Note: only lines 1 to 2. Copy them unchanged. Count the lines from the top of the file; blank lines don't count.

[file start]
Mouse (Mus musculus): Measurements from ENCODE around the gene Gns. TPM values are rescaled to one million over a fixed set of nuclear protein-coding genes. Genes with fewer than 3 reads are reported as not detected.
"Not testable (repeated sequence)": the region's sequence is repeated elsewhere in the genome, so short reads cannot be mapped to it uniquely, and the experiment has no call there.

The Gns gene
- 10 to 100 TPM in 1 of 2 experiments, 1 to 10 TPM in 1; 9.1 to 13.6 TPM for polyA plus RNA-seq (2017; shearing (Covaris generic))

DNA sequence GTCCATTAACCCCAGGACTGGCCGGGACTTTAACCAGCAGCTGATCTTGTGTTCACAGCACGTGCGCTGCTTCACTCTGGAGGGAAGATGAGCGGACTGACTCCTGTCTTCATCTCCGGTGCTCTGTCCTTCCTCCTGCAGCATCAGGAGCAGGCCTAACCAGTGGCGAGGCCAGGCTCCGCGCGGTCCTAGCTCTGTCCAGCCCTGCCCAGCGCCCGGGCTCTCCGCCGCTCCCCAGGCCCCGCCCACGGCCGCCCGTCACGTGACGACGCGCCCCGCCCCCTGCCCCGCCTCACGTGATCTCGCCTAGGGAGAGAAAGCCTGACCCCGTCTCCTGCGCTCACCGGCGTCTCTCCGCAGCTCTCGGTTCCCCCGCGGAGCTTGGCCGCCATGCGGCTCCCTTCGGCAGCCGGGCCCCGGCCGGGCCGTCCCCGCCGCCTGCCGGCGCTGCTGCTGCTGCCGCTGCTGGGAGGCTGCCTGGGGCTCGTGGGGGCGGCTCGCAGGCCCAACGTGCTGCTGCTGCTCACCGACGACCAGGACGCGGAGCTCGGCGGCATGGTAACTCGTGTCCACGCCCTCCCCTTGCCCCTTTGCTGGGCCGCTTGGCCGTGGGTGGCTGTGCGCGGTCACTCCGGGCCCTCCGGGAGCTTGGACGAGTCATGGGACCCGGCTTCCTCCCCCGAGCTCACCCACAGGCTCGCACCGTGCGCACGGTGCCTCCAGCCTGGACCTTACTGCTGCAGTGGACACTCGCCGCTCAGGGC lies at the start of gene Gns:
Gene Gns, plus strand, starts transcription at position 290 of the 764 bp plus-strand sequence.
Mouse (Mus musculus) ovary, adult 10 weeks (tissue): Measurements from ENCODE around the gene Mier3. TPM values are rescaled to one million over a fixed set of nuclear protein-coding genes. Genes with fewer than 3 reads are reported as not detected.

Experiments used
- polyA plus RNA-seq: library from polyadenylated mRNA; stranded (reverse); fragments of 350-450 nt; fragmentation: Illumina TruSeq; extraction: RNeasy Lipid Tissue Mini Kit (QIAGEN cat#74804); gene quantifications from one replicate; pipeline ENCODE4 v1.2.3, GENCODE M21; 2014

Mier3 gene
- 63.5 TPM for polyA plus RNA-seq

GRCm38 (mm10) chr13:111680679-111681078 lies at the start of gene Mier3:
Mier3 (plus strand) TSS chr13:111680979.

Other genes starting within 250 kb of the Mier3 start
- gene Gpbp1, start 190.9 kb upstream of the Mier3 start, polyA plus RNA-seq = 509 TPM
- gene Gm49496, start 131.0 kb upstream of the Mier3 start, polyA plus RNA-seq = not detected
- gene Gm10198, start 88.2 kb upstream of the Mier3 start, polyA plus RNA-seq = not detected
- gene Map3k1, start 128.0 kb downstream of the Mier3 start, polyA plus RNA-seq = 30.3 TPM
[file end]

Mouse (Mus musculus): Measurements from ENCODE around the gene Gns. TPM values are rescaled to one million over a fixed set of nuclear protein-coding genes. Genes with fewer than 3 reads are reported as not detected.
"Not testable (repeated sequence)": the region's sequence is repeated elsewhere in the genome, so short reads cannot be mapped to it uniquely, and the experiment has no call there.